Citrus Killing Insect

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This article is to inform home gardeners and others of the danger of the Asian citrus psyllid (ACP), Diaphorina citri, insect that can infest and kill all varieties of citrus.
by Maple Tree · All Zones · Insects · 0 Comments · April 29, 2016 · 3,402 views

Asian Citrus Psyllid and Huanglongbing Disease

The Asian citrus psyllid (ACP), Diaphorina citri, is a tiny mottled brown insect, about the size of an aphid, that poses a serious threat to California’s citrus trees—including those grown in home gardens and on farms. The psyllid feeds on all varieties of citrus (e.g., oranges, grapefruit, lemons, and mandarins) and a few very closely related ornamental plants in the family Rutaceae (e.g., calamondin, box orange, Indian curry leaf, and orange jessamine or orange jasmine).
This psyllid damages citrus directly by feeding on new leaf growth (flush); this feeding twists and curls young leaves and kills or burns back new shoots. More seriously, the insect is a vector of the bacterium Candidatus Liberibacter asiaticus, associated with the fatal citrus disease huanglongbing (HLB), also called citrus greening disease. The psyllid takes the bacteria into its body when it feeds on bacteria-infected plants. The disease spreads when a bacteria-carrying psyllid flies to a healthy plant and injects bacteria into it as it feeds.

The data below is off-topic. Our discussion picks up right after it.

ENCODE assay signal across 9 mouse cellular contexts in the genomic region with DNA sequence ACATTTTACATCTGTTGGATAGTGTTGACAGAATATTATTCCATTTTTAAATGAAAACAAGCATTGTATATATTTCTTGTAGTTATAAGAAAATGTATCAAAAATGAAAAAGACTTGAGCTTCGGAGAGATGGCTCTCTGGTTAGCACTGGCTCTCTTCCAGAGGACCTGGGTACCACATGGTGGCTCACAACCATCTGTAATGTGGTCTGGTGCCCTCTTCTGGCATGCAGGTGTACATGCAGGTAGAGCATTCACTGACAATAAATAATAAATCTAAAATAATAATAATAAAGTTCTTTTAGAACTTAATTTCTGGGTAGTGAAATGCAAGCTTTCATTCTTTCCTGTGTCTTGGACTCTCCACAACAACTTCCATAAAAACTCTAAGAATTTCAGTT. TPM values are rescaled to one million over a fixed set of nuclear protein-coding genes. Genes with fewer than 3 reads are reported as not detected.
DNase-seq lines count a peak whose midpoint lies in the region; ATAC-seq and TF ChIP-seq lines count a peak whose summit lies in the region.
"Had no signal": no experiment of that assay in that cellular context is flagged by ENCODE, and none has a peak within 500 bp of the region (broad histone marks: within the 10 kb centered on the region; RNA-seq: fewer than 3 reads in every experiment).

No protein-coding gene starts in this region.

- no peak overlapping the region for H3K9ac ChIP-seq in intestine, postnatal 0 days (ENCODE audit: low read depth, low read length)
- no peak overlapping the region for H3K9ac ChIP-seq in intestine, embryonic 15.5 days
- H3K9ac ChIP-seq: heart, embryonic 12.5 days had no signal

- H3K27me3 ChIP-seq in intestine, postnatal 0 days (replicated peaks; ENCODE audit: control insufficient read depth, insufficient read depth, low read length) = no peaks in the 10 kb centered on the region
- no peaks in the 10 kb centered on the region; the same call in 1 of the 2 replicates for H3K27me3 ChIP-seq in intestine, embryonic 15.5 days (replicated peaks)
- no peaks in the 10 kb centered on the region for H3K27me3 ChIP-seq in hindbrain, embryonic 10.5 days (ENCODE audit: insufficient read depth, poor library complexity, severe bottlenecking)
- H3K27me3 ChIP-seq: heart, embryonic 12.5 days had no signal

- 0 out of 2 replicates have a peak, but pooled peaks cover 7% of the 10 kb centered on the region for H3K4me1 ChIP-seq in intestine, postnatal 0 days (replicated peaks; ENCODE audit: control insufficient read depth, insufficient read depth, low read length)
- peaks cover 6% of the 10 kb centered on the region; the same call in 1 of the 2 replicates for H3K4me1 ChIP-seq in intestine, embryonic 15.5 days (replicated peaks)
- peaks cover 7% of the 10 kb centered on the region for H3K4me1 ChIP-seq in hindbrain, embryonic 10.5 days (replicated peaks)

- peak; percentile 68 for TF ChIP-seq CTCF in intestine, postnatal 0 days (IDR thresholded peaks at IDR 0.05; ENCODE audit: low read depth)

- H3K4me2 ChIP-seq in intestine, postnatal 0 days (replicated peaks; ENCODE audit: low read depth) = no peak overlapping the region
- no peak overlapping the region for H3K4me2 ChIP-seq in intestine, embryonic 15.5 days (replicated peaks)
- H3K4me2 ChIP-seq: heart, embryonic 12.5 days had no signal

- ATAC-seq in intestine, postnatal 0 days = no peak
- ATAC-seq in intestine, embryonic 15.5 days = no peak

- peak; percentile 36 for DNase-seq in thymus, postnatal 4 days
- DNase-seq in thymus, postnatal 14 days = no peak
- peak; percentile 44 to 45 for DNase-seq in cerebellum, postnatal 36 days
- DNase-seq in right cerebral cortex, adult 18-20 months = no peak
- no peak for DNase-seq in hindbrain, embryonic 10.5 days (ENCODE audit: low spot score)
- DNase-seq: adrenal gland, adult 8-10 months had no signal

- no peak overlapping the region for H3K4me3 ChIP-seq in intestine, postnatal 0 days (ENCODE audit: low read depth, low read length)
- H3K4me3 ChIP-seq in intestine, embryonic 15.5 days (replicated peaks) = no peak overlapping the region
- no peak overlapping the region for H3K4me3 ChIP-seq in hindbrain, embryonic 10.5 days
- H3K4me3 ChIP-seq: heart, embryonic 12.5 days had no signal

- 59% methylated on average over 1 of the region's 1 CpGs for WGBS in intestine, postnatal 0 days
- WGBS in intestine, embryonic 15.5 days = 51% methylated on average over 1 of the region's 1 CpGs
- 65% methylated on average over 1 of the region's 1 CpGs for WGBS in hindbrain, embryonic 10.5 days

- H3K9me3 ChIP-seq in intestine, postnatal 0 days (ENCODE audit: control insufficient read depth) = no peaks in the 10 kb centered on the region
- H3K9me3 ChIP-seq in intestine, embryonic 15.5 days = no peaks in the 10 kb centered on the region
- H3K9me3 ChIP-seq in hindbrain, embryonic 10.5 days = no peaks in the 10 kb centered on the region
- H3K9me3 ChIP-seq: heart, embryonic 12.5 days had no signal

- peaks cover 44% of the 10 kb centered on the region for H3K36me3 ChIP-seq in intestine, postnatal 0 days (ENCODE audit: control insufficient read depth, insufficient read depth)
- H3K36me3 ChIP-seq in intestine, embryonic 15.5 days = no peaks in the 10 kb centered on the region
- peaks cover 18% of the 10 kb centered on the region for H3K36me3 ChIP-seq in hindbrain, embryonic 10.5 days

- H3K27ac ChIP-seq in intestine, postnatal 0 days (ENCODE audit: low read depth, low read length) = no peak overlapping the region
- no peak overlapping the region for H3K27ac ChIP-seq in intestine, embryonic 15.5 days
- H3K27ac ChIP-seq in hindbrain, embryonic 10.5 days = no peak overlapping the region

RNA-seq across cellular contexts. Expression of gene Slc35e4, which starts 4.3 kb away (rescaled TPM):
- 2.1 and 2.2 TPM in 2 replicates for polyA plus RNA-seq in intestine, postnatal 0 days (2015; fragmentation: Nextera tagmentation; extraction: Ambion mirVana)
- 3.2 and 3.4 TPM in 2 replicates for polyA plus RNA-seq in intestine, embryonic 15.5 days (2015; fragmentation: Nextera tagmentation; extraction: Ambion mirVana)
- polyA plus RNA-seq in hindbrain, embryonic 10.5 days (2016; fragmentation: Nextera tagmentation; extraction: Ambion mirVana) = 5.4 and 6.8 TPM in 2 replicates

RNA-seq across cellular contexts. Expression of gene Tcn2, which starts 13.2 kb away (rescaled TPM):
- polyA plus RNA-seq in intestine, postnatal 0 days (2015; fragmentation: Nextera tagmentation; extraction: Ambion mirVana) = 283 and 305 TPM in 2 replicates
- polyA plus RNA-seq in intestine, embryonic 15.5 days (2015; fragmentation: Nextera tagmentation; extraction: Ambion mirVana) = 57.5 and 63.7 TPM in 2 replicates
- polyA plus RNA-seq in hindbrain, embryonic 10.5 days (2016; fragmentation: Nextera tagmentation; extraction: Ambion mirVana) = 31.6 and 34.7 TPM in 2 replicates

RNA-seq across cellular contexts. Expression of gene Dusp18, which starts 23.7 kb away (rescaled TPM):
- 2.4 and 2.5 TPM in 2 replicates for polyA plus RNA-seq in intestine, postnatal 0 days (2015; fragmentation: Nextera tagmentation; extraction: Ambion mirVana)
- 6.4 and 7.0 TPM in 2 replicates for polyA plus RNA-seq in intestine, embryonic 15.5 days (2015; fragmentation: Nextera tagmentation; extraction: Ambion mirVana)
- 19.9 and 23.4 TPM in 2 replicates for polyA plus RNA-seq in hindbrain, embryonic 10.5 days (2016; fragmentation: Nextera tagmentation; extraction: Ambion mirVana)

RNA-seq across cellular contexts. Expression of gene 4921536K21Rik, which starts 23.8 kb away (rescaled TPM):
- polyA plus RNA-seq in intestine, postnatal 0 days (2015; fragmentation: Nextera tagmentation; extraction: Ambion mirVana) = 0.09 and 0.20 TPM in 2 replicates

HLB can kill a citrus tree in as little as five years, and there is no known cure. The only way to protect trees is to prevent spread of the HLB pathogen in the first place, by controlling psyllid populations and removing and destroying any infected trees.
The Asian citrus psyllid is widely distributed throughout Southern California, and it is likely to continue to spread into the Central Coast and the Central Valley. HLB was found in March 2012 in a tree in a yard in Los Angeles County, which means it is now even more important to keep the psyllid populations low so they don’t find infected trees like this one and spread the disease. HLB is also spreading towards the California border from Mexico.
For up-to-date maps of ACP quarantines, HLB finds, and other important information, see the Asian Citrus Psyllid Distribution and Management web site.

BACKGROUND
The Asian citrus psyllid and huanglongbing disease originated in Asia or India and then spread to other areas of the world where citrus is grown. The psyllid was first found in the United States in June 1998 in Palm Beach County, Fla., on backyard plantings of orange jessamine, Murraya paniculata. By 2001 the psyllid had spread to 31 counties in Florida, primarily due to the movement of infested nursery plants. Agriculture officials believe HLB was present in Florida in backyard citrus trees, and the psyllid rapidly spread the disease to other backyards and commercial citrus not long after the psyllid arrived in Florida.
In 2001, the psyllid spread to the Rio Grande Valley in Texas on nursery stock (orange jessamine); it also was detected in Louisiana. The insect subsequently spread to other states and is now found in Alabama, Georgia, Mississippi, South Carolina, Arizona, California, and Hawaii as well as Mexico.